(The figure was adjusted to exclude the previous year’s extra trading week and property profits.)
On the same 52-week basis, gross sales were up 1.1% to £6.46bn, but online sales were down 2.9%. The company blamed this on a strong promotion-driven performance in H1, and said online sales had shown 8.3% growth in H2.
Parent company, John Lewis, said Waitrose was combatting the increase in customers shopping online by providing new reasons to visits its stores, including a foodservice offering. It now has 66 eat-in bakeries and 117 cafés, and saw hospitality sales rise 20% last year.
Now exporting to 58 countries, the company saw sales growth in a number of these including a 47% rise in Bermuda and 70% in Malta.
Sir Charlie Mayfield, chairman of John Lewis Partnership, said: “Market conditions were challenging through the year, with deflation in grocery of -2.6%, and subdued demand in non-food. Quality, value and product innovation were therefore all the more important, alongside greater convenience and service. Our partners performed well on all those fronts, and did so while controlling costs tightly and increasing margin.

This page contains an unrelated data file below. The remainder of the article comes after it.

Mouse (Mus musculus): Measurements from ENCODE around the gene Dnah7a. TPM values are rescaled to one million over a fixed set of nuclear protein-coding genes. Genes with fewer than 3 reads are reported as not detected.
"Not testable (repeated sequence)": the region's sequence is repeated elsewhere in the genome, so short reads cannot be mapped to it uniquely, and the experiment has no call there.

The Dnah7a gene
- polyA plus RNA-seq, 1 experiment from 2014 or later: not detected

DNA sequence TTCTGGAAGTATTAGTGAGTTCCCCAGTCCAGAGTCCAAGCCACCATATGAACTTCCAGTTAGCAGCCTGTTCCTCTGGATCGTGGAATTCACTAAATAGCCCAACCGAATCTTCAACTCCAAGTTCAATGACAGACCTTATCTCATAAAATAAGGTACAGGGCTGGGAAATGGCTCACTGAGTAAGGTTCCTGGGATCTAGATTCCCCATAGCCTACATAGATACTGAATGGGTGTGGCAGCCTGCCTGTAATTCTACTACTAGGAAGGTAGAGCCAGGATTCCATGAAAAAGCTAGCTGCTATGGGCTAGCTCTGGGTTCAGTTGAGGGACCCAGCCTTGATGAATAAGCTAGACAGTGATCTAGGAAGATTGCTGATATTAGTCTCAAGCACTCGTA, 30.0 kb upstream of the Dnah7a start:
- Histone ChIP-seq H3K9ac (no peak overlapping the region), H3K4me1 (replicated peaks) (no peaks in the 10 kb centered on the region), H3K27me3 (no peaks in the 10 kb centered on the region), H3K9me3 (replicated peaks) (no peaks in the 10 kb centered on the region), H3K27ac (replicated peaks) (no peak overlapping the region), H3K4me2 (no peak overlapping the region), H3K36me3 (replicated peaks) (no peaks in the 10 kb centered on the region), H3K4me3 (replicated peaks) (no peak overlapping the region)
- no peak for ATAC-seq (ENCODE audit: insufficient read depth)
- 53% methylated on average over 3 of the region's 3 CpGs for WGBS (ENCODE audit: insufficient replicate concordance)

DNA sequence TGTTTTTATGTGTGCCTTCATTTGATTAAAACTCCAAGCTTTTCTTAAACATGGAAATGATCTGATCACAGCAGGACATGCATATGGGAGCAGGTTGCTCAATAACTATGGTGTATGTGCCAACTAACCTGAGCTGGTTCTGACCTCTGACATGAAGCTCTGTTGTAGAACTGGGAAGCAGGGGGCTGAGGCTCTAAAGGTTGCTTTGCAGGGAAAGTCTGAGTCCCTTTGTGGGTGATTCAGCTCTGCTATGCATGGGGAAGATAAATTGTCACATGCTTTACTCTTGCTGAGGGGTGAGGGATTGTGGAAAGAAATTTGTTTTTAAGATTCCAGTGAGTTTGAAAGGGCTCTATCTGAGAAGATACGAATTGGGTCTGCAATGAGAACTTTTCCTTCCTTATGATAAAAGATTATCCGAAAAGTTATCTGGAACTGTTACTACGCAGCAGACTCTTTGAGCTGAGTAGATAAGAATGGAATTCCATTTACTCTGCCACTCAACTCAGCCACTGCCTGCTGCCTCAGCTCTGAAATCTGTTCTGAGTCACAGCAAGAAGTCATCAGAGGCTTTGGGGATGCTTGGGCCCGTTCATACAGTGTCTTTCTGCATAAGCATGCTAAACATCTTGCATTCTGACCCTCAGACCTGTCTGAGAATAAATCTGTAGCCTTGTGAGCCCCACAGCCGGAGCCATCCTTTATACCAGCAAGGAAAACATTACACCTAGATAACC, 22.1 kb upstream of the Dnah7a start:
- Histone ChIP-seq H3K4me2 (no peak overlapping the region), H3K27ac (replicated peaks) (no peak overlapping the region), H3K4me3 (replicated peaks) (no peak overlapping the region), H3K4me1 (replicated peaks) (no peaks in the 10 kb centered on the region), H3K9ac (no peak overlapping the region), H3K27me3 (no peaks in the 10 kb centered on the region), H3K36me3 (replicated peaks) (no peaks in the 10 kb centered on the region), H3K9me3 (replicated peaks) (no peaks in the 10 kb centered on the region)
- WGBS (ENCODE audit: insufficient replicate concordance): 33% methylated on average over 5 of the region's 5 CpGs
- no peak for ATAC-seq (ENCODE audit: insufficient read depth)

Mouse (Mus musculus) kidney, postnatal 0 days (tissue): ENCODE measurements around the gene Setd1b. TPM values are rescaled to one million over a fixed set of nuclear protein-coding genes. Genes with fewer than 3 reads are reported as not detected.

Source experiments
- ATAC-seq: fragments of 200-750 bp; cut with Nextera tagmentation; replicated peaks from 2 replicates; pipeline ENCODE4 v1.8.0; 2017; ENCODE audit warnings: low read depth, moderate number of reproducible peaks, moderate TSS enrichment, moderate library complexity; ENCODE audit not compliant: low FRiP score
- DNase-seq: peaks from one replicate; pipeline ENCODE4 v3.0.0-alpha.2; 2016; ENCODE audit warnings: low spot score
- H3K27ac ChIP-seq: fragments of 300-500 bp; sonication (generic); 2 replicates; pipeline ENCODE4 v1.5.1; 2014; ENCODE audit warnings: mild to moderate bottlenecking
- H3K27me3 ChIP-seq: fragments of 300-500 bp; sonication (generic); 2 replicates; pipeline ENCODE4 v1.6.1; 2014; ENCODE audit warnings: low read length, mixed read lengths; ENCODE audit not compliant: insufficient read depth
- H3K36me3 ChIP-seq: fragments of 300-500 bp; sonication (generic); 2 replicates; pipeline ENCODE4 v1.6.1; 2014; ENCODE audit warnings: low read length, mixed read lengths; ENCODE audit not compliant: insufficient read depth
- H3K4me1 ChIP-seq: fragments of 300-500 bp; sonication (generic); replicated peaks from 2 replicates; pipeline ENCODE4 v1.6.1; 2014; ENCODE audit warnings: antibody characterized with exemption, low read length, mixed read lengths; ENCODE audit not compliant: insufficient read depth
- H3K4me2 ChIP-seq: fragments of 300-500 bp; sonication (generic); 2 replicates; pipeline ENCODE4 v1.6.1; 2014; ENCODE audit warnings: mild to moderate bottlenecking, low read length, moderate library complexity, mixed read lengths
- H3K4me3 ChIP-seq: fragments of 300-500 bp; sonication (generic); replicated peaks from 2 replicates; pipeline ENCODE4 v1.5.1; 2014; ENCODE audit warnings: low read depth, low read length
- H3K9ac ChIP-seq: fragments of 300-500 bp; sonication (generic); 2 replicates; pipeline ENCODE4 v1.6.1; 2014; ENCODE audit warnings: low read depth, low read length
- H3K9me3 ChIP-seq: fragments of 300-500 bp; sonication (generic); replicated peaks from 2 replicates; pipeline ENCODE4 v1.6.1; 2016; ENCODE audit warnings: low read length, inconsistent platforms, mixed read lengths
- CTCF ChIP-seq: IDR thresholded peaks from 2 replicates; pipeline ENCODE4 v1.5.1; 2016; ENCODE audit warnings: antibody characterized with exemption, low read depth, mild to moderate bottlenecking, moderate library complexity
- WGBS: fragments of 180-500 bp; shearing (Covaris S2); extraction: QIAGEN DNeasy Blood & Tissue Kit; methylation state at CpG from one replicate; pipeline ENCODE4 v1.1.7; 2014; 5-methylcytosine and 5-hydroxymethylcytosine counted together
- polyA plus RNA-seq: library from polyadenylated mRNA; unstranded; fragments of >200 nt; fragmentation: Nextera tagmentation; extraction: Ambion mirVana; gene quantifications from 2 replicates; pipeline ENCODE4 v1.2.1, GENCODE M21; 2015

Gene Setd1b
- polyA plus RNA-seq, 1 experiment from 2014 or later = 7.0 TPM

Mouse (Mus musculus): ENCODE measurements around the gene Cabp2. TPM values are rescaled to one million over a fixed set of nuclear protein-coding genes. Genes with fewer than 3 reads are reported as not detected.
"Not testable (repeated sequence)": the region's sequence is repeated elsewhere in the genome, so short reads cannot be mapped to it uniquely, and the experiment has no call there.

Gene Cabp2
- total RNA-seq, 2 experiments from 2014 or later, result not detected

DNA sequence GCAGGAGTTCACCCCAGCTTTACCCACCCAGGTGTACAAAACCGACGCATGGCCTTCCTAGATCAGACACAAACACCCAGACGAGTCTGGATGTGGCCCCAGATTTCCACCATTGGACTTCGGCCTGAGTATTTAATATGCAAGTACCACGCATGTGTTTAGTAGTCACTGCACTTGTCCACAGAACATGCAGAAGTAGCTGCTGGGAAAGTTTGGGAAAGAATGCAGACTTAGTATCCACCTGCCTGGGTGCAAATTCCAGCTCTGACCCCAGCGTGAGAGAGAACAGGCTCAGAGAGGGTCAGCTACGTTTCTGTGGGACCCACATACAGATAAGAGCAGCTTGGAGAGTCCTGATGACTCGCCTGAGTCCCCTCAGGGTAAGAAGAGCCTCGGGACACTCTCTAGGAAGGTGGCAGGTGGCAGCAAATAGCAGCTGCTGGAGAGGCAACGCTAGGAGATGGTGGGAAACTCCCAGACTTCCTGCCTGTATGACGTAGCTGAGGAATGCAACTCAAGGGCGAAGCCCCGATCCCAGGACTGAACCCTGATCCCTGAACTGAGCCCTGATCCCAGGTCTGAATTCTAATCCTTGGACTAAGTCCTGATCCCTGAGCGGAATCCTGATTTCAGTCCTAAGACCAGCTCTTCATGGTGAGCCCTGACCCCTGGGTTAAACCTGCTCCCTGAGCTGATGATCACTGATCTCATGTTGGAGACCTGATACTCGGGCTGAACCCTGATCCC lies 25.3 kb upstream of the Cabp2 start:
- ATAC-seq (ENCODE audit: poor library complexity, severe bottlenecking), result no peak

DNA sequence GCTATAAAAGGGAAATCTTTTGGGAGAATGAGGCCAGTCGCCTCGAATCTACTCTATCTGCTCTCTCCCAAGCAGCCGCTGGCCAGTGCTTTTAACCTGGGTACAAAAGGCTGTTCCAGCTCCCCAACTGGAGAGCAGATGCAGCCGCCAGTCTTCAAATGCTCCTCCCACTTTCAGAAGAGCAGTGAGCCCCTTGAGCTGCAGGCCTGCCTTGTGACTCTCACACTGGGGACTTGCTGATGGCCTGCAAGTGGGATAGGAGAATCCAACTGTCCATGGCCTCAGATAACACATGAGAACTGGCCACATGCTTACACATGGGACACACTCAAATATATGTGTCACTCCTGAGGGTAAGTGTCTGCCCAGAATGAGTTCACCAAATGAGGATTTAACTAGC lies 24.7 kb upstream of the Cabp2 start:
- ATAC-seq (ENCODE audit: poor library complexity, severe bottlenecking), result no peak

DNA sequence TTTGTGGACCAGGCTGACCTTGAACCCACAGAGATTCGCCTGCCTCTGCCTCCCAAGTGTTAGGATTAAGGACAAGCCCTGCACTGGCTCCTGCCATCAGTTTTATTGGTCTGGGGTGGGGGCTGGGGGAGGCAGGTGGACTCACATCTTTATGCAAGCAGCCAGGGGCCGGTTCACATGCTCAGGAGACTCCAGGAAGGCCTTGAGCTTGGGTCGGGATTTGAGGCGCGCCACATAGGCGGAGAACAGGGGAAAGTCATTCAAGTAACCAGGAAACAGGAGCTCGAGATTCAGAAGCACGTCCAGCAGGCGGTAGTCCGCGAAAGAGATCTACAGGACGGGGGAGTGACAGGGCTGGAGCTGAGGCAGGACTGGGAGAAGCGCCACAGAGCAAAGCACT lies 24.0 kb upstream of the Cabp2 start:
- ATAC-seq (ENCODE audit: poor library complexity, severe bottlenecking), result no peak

“As a result, Waitrose gained market share and grew profits. We attracted more customers while rewarding the loyalty of existing customers through hugely popular initiatives like myWaitrose, which now has six million members.”
The company opened 12 branches in the year, including 10 supermarkets and two Little Waitrose stores. The figures included two relocations and one acquisition, and were offset by the closure of two convenience outlets. The closure of another convenience store in Tottenham Court Road is also planned.